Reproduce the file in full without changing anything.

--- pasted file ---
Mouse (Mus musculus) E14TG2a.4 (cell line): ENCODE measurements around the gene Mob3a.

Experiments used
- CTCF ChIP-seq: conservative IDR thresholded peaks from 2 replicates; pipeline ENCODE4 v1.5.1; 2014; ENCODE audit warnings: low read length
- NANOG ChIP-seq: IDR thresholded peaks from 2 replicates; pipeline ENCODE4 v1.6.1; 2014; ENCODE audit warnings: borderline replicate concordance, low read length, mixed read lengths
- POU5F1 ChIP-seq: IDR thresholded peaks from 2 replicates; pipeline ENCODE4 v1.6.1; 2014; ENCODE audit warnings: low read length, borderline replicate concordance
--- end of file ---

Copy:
Mouse (Mus musculus) E14TG2a.4 (cell line): ENCODE measurements around the gene Mob3a.

Experiments used
- CTCF ChIP-seq: conservative IDR thresholded peaks from 2 replicates; pipeline ENCODE4 v1.5.1; 2014; ENCODE audit warnings: low read length
- NANOG ChIP-seq: IDR thresholded peaks from 2 replicates; pipeline ENCODE4 v1.6.1; 2014; ENCODE audit warnings: borderline replicate concordance, low read length, mixed read lengths
- POU5F1 ChIP-seq: IDR thresholded peaks from 2 replicates; pipeline ENCODE4 v1.6.1; 2014; ENCODE audit warnings: low read length, borderline replicate concordance